A Leader in Good Times and Bad
Born and raised in the area around Philadelphia, Pennsylvania, Jim Cozzie began
living out his dreams at a very early age.
“I pretty much knew when I was five or six years old that I was going to do
something with cars and performance automobiles, because while everyone else was
reading Dr. Seuss, I was reading Hot Rod,” he said.
Cozzie was 15 when his father passed away, so it was his uncle—an engineer for a
company that made avionics for airplanes—who fueled his passion.
“One day, a fellow engineer showed up in a ’27 Ford Roadster that had a Cadillac
with trips and a LaSalle transmission, and from that day on, that was it,” he
Cozzie worked at a service station at night and on the weekends and, as with
many back in the day, the owner of the station raced a ’55 Chevy Gasser. Cozzie
began attending races and soon became a racer himself.
“When guys were going on dates, I was going to the dragstrip,” Cozzie joked.
In 1978, he tried over-the-road truck driving for several years but felt
compelled to work in the automotive industry. He heard about a position as
customer service manager at Hurst Performance.
“In those days, Hurst was a magical name in the performance world,” Cozzie said.
“I think I took a $6,000 pay cut to go there. My mom thought I was nuts.”
He began there at age 22 in 1979 and stayed 10 years, “drinking it all in,
burning my fingers along the way. That’s where I got schooled and really learned
about the business end.”
He rose through the ranks to director of marketing for the corporation. While
there, he headed every brand at one time or another and developed a racetrack
supply division, which involved developing parts exclusively for drag racing,
and built a list of client racers. He was also behind the development of the GM
500ci DRCE racing engine and the Hurst Olds Pro Stock team with Oldsmobile in
the early ’80s.
Where Cozzie ended up next was the other extreme: vice president of operations
for a T-shirt company, Super Press, which was meeting the growing demand for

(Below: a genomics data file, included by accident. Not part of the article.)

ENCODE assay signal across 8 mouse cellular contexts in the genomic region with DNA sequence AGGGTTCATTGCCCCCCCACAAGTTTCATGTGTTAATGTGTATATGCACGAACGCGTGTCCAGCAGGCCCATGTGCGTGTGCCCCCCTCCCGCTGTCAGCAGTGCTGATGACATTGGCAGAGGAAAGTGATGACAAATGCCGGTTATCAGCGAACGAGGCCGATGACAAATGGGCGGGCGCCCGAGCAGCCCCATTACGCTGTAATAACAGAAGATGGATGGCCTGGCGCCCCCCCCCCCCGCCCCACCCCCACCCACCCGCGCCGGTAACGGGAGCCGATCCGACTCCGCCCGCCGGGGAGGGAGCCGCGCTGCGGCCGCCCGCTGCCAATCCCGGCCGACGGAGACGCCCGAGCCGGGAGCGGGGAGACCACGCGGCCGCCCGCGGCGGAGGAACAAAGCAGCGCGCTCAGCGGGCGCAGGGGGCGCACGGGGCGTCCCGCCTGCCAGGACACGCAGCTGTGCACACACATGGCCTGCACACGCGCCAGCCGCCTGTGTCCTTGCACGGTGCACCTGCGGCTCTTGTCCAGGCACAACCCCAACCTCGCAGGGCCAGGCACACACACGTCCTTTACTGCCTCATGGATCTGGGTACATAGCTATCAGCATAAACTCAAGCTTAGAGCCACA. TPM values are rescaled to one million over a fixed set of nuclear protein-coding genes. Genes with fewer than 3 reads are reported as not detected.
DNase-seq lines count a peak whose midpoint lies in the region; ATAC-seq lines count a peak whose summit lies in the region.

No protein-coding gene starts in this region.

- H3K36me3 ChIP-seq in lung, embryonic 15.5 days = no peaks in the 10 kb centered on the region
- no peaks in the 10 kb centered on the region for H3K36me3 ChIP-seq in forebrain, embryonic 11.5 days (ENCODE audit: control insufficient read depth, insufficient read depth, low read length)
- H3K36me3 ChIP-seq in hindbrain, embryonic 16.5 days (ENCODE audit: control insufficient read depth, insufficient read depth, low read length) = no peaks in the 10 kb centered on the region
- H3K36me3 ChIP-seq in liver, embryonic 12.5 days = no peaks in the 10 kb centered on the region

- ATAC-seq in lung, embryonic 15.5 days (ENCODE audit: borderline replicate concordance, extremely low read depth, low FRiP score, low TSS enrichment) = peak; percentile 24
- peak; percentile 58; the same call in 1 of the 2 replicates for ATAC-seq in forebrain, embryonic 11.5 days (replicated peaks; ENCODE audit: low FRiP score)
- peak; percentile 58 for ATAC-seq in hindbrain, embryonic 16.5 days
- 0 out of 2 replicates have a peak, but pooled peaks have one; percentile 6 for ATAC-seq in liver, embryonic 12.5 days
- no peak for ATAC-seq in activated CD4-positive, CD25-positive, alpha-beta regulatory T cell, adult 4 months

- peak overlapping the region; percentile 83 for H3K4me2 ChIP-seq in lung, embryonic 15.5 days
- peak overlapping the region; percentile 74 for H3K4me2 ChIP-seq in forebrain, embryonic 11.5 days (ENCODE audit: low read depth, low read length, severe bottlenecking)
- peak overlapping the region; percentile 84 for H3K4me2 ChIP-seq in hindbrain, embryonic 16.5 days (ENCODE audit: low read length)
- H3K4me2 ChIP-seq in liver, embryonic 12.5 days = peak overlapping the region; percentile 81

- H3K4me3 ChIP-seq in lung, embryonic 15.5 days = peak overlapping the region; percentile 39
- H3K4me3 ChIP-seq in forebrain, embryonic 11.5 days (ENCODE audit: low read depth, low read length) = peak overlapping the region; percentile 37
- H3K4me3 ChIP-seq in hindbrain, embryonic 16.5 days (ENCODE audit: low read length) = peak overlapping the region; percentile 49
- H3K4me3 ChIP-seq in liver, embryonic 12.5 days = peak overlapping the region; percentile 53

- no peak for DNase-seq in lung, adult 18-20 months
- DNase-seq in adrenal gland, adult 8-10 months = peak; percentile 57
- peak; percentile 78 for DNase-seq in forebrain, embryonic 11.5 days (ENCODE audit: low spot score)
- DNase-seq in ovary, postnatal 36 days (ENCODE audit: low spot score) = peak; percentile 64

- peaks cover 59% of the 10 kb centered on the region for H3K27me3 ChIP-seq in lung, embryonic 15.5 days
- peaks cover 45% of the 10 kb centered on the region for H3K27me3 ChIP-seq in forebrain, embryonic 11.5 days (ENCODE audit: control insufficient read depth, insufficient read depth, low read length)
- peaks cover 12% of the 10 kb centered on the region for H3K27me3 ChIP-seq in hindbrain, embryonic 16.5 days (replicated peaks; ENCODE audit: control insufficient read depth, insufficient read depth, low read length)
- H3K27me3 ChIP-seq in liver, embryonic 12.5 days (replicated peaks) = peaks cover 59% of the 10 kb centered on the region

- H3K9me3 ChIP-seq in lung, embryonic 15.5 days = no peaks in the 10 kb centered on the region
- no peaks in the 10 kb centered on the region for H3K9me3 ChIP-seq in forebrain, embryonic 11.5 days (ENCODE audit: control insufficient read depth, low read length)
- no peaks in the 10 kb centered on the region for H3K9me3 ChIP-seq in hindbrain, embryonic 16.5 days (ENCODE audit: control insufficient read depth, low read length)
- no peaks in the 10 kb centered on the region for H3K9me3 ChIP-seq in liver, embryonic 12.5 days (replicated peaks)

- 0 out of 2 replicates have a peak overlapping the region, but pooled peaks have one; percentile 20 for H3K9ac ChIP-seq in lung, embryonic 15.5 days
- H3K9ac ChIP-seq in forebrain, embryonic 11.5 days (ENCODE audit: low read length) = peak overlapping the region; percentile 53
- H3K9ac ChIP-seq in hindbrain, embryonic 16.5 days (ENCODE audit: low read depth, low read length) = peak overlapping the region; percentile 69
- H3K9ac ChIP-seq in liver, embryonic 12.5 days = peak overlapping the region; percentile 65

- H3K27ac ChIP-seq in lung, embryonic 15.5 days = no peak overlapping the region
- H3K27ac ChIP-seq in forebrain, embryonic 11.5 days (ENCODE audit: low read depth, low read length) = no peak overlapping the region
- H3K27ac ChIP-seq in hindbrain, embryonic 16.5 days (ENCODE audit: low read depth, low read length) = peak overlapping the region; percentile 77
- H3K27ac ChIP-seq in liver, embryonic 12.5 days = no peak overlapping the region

souvenir T-shirts at races. After three successful years, he became restless for
the parts business again, so when B&M Racing and Performance Products called, he
His initial regional manager position there evolved 14 years later to vice
president of sales and marketing, wherein he grew the business and expanded
distribution to include OE suppliers to the Ford GT and distribution programs in
Europe, Australia and the Pacific Rim. By 2005, Cozzie was recruited by the
performance division of Berkshire Hathaway to resurrect the Zoom Performance
Products brand and guide the company through a portfolio-building program, and
he became president of the enterprise. His path then turned toward automotive
entertainment, first with RTM Productions and now as managing partner of Brenton
Cozzie became actively involved in SEMA while at B&M, although he’d attended his
first show in 1979 and hasn’t missed one since.
“Brian Appelgate asked me to serve on the newly formed Motorsports Parts
Manufacturers Council [MPMC],” Cozzie said, and he joined the council in 1996. A
year later, he became its chairman. Since then, he has served on the
International Task Force, the SEMA Executive Committee, the SEMA Political
Action Committee, and he chaired the SEMA Show Committee. He also served
multiple terms on the SEMA Board of Directors and was its chairman in 2008–2009
during the recession.
“I believe that Jim had the toughest job any SEMA Chairman has ever had in
navigating the worst economic times our industry has ever faced,” said Mitch
Williams of TrimParts Holding Corp. “SEMA’s existence wasn’t at stake, but
certainly SEMA’s future health was. Some of the tough decisions were ones SEMA
had never had to make, so there was no precedent—no one to ask. Jim just had to
figure out the right course of action largely on his own. I believe that anyone
can look good during the good times, but it takes excellent leadership to look
good during the tough times, and that is exactly what Jim and Chris Kersting
Cozzie also became a driving force behind the SEMA Education Institute and the
CU-ICAR program with Clemson University. He was inducted into the MPMC Hall of
Fame and, in 2004, was named the SEMA Person of the Year for his ongoing
“Very few people in our industry have given so much to it and have worked as
hard to leave it a better industry for generations to come,” said Bob Scheid of
McLeod Racing and SERES. “Jim always has his eye toward success.”